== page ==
First off let me just say to all 5 people who read my blog, perhaps that’s even bit of a stretch in numbers :), that I am sorry for not keeping up with this thing.  I am a youth pastor at a church and as you know this is a busy time of the year.  Which leads me to the thoughts I have been wrestling with for the last few weeks of this Advent/Christmas season.  I just finished a book by Shane Claiborne called The Irresistible Revolution: The Life of an Ordinary Radical.  I would highly reccomend it to everyone.  I was so challenged by this book, I don’t know where to begin.  First off, there is the radical scandal of grace.  I have heard this term before and have heard it preached on a number of times, but for some reason I never connected this concept with my enemies, go figure. 😉  And I definitely didn’t hold this position after 9/11.  My idea was to make Iraq and Afghanistan into a parking lot of some sort perhaps with a waterpark (It is is very hot over there I am told).  I held this position up until just recently.  Now please don’t misunderstand me, I believe that there are times war is necessary, however I never actually thought about the innocent men, women, & children that would be buried under my waterpark.  I never thought twice about the hypocrisy of standing against the murder of innocent children still in the womb here in the United States, while advocating to bomb two entire countries which would lead to the deaths of many children!  Like I said, these is just one of the things that have been bouncing around in my head…and hey, it’s a scary place. 🙂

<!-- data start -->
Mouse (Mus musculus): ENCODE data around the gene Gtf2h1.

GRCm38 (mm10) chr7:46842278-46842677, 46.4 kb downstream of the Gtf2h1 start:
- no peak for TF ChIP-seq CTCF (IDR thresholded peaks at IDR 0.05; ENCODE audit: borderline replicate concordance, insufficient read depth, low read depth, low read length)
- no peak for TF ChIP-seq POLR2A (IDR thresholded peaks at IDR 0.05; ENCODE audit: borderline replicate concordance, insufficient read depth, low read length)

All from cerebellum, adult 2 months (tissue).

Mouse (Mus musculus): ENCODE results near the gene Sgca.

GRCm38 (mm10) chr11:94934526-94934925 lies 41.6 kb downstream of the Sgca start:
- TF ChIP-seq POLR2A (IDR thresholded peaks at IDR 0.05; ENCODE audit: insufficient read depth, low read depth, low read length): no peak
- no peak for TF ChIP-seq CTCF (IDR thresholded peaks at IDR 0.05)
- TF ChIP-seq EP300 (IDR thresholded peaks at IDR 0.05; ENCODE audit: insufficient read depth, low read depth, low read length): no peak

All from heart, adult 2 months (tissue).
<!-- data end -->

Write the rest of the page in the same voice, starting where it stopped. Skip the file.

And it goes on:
With the reading I have to do for seminary, I barely have the time to read books that I chose. However for the past month, I have been reading this one book off and on called unChristian by David Kinnaman and Gabe Lyons. I picked it up a conference I attended last month called Catalyst. The premise of this book is based on a study conducted by the Barna Group, an evangelical research company. They focused this study on 16-29yr olds which they refer to as the Mosaic and Buster generations. They also focused on what they labeled as “outsiders”, anyone outside of the Christian faith. What they found was astounishing…most Mosaics and Busters view Christians as anything but Christ-like. I won’t bore you with all the statistics given in this book, but I would like to highlight a few. The following statistics are based on interviews with Outsiders between 16-29yrs old on how they view Christians: 91% believe Christians are antihomosexual; 87% believe Christians are judgmental; and 85% believe Christians are hypocritical. These are just a few the staggering statistics listed by this book. These are definitely not the adjectives I believe would be given to the Son of God. In fact he was given a title quite the opposite: “He is a glutton and a drunkard, a friend of tax collectors and ‘sinners.'” (Matt. 11:19). I think the difference between Jesus and most Christians today, besides the fact the Jesus is God, is that he showed a genuine love for everyone he came in contact with. Whereas, I believe most Christians, whether they want to admit or not, form a “nice Christian bubble” and only come out into the world only out of necessity. This book really challenged me on how I spend my time and what circles I hang out in. Yes, I do work for a church, but do I only minister to those who walk through the door? Or do I go out and meet them where they are? As cheesy as it sounds, I don’t think Jesus would do what I have been doing. He would go out and meet people where they were. I can only hope that my ministry changes in such a way that I would be given the honor of holding the title “glutton and a drunkard, a friend of tax collectors and ‘sinners.'”